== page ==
South Kilkenny (UK Parliament constituency)
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|Former County constituency
for the House of Commons
|Number of members||One|
|Created from||County Kilkenny|
South Kilkenny was a UK Parliament constituency in Ireland.
Boundaries and boundary changes
Before the United Kingdom general election, 1885 the area was part of the Kilkenny County constituency. The constituency ceased to be entitled to be represented in the UK House of Commons on the dissolution of 26 October 1922, shortly before the Irish Free State came into legal existence on 6 December 1922.
The constituency was, in Irish republican theory, entitled to return one Teachta Dála (known in English as a Deputy) in 1918 to serve in the Irish Republic's First Dáil. Sinn Féin used the UK general election in 1918 to elect the Dáil. The revolutionary body assembled on 21 January 1919. The list of members read out on that day included everyone elected in Ireland. Only the Sinn Féin Deputies participated in the Dáil, but the other Irish MPs could have done so if they had chosen to adhere to the Republic.
The First Dáil, passed a motion at its last meeting on 10 May 1921, the first three parts of which make explicit the republican view.
- That the Parliamentary elections which are to take place during the present month be regarded as elections to Dáil Éireann.
- That all deputies duly returned at these elections be regarded as members of Dáil Éireann and allowed to take their seats on subscribing to the proposed Oath of Allegiance.
- That the present Dáil dissolve automatically as soon as the new body has been summoned by the President and called to order.
The Second Dáil first met on 16 August 1921, thereby dissolving the First Dáil.
Sinn Féin had decided to use the polls for the Northern Ireland House of Commons and the House of Commons of Southern Ireland as an election for the Irish Republic's Second Dáil. No actual voting was necessary in Southern Ireland as all the seats were filled by unopposed returns. Except for Dublin University all other constituencies elected Sinn Féin TDs. As with the First Dáil, the other Deputies could have joined the Dáil if they chose.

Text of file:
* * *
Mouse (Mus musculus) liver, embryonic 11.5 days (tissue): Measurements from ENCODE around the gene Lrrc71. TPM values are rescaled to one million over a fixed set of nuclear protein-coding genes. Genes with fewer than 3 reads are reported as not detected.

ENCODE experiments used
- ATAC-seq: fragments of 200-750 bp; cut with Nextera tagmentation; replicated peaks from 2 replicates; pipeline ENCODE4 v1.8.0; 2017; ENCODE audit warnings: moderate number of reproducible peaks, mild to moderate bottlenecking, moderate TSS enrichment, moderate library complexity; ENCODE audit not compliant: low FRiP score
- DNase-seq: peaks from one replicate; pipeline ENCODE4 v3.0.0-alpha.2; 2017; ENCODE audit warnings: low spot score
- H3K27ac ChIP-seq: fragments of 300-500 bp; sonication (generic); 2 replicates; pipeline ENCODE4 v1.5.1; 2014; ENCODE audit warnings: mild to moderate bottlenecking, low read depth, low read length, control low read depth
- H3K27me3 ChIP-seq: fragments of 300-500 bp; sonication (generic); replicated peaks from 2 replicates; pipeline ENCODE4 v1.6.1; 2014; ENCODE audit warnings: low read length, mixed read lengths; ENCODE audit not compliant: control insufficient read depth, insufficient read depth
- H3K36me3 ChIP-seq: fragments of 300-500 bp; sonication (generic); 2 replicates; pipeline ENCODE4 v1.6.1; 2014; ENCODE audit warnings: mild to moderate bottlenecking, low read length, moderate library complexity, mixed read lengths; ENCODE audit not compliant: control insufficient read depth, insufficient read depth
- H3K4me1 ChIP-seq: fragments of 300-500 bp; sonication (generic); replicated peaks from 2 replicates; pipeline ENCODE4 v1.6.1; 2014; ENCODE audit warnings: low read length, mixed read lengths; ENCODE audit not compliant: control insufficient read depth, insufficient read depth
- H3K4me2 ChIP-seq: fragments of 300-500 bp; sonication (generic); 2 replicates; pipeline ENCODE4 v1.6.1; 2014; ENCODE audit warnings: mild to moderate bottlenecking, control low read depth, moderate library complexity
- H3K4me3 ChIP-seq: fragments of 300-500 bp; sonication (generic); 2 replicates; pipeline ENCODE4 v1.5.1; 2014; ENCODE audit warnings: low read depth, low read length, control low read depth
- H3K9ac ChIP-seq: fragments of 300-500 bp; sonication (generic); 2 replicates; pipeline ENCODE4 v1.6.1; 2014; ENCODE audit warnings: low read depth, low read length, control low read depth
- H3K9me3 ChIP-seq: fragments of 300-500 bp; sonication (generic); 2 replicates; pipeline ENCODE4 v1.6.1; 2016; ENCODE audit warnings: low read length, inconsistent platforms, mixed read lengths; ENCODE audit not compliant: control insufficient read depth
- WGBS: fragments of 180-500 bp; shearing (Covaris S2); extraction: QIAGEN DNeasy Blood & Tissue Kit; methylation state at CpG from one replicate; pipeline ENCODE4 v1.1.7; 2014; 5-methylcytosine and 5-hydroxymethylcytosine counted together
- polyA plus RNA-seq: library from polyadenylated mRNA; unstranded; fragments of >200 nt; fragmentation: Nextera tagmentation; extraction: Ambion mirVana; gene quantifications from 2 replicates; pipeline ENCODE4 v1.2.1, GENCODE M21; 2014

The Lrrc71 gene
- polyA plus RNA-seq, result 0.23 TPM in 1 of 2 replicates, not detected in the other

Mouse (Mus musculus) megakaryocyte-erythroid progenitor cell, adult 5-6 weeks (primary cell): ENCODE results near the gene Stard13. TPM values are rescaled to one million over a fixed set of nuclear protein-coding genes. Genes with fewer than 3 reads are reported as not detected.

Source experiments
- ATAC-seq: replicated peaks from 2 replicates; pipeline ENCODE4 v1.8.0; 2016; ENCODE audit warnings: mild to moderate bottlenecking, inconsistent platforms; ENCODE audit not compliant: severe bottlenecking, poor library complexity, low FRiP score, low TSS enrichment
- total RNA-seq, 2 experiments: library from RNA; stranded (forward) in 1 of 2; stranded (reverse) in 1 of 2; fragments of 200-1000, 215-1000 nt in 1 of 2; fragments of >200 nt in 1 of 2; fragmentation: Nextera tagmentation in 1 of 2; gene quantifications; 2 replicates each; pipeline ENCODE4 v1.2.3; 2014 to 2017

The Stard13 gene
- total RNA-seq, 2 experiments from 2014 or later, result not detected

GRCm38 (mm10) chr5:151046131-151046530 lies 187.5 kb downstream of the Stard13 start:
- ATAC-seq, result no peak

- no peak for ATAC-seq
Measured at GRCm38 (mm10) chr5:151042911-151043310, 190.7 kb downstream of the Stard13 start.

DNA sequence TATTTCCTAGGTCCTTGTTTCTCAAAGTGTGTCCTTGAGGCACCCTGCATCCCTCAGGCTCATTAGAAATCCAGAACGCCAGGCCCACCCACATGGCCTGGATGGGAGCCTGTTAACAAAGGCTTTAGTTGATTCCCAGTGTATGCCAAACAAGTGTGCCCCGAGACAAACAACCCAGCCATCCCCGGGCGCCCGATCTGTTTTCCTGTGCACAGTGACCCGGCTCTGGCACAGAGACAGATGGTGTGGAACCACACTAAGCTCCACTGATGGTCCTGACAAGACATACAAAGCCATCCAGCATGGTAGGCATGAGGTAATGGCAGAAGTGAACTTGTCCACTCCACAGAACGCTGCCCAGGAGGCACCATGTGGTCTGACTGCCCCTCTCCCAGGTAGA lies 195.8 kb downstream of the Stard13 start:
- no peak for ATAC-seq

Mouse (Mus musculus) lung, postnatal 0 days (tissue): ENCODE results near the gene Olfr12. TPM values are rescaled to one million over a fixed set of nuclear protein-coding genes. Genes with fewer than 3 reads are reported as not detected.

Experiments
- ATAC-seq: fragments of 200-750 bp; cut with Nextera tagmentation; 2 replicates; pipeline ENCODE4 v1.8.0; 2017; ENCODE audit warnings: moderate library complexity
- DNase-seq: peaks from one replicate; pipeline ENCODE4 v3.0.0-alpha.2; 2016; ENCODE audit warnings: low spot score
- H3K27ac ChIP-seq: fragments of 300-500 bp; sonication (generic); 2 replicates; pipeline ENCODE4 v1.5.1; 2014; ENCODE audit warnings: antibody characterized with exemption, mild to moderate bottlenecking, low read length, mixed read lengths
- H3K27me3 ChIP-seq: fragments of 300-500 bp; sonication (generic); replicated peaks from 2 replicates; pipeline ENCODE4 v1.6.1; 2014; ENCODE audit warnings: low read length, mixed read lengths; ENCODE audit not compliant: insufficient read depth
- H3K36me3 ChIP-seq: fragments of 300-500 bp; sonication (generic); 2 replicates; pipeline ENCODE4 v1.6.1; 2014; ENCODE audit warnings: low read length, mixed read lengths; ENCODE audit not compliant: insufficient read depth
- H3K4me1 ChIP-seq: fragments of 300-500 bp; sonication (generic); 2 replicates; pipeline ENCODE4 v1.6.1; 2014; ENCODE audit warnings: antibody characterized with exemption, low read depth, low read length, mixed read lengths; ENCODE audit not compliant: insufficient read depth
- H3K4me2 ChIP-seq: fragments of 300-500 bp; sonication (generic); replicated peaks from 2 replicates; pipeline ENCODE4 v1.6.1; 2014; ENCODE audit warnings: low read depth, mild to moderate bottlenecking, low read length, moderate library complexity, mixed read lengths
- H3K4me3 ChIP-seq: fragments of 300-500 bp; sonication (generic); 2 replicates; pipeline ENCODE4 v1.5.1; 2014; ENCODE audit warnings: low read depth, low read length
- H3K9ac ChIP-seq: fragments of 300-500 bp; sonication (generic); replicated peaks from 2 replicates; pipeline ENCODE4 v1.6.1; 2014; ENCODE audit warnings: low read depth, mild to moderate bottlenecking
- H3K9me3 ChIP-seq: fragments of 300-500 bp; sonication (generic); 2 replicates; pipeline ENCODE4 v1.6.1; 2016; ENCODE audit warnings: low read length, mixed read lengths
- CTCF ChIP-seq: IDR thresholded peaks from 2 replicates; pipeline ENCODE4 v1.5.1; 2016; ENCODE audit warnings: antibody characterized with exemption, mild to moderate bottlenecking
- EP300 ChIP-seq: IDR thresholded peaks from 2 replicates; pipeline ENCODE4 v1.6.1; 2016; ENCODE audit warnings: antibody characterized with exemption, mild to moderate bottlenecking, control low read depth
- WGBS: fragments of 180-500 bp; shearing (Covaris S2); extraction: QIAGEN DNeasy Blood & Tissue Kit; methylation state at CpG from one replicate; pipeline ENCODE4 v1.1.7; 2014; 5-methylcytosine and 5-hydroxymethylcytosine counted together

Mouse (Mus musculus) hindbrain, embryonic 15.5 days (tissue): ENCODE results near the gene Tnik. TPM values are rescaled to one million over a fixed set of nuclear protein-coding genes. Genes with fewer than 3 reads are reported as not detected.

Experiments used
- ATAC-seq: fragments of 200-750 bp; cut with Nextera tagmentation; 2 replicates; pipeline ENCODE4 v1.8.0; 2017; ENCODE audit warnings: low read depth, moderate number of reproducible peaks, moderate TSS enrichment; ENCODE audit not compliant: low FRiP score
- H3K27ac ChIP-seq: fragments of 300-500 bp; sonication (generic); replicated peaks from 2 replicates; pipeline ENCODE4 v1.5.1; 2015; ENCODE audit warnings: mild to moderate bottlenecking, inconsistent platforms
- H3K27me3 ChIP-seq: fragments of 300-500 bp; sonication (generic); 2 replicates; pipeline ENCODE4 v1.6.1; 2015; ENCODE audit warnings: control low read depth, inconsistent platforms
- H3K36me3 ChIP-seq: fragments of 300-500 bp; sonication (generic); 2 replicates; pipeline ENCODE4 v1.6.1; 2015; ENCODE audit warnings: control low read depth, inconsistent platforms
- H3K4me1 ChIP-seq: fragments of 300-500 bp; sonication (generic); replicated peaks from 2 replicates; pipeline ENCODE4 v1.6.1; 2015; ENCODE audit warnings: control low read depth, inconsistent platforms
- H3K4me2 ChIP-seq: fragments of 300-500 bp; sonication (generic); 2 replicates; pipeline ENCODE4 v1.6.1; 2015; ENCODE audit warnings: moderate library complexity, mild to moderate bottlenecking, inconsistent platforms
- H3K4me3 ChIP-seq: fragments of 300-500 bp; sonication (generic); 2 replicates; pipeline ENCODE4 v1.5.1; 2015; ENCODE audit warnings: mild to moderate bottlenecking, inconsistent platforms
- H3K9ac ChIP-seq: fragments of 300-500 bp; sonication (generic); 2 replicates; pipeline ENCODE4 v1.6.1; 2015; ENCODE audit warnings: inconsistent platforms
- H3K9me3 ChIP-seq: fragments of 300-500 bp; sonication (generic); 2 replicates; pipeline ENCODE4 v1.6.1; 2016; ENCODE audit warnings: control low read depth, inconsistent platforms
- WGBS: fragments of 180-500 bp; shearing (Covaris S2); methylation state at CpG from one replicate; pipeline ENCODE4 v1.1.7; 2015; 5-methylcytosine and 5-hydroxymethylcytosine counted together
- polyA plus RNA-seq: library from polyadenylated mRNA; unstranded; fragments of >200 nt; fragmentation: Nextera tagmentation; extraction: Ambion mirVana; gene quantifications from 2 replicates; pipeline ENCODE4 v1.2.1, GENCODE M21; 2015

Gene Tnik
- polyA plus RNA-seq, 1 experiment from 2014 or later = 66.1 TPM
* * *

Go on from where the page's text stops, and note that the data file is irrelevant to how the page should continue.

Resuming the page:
In the 2nd and 3rd Dála Kilkenny South formed part of the Carlow–Kilkenny constituency.
Sinn Féin defeated the Irish Parliamentary Party by better than 4 to 1 in the 1918 election. James O'Mara (1873 – 21 November 1948) had been Nationalist MP for the constituency 1900–1907. He had resigned the seat when he joined Sinn Féin.
Members of Parliament
|1885, December 4||Patrick Alexander Chance||Irish Parliamentary||Party split|
|1890, December 1||Anti-Parnellite||Joined new organisation|
|1891, March 1||Irish National Federation||Resigned|
|1894, September 7||Samuel Morris||Irish National Federation|
|1900, October 6||James O'Mara||Irish Parliamentary||Resigned|
|1907, July 29||Nicholas Joseph Murphy||Irish Parliamentary||Declared bankrupt|
|1909, August 10||Matthew Keating||Irish Parliamentary|
|1918, December 14 2||James O'Mara||Sinn Féin||Did not take his seat at Westminster|
|1922, October 26||UK constituency abolished|
- 1 Not an election, but the date of a party change. The Irish Parliamentary Party had been created in 1882, on the initiative of Charles Stewart Parnell's Irish National League. Both the IPP and the INL split into Parnellite and Anti-Parnellite factions, in December 1890. The Parnellites remained members of the Irish National League after the split and the Anti-Parnellites organised the Irish National Federation in March 1891. The two organisations and the United Irish League merged in 1900, to re-create the Irish Parliamentary Party.
- 2 Date of polling day. The result was declared on 28 December 1918, to allow time for votes cast by members of the armed forces to be included in the count.
In 1918 the constituency used the first past the post system. In 1918 the electorate included all men, who were qualified to vote, if they had attained the age of 21. Female electors had to be at least 30 and meet property qualifications to acquire the franchise.
- 1918 general election (1 seat)); polling 14 December, result declared 28 December
- electors 16,410, voted 10,540, turnout 64.23%
- James O'Mara (SF) 8,685 (82.40%)
- Matthew Keating (N) 1,855 (17.60%)
- majority 6,830 (64.80%)
- Parliamentary Election Results in Ireland, 1801–1922, edited by B.M. Walker (Royal Irish Academy 1978)
- Leigh Rayment's Historical List of MPs – Constituencies beginning with "K" (part 2)[self-published source][better source needed]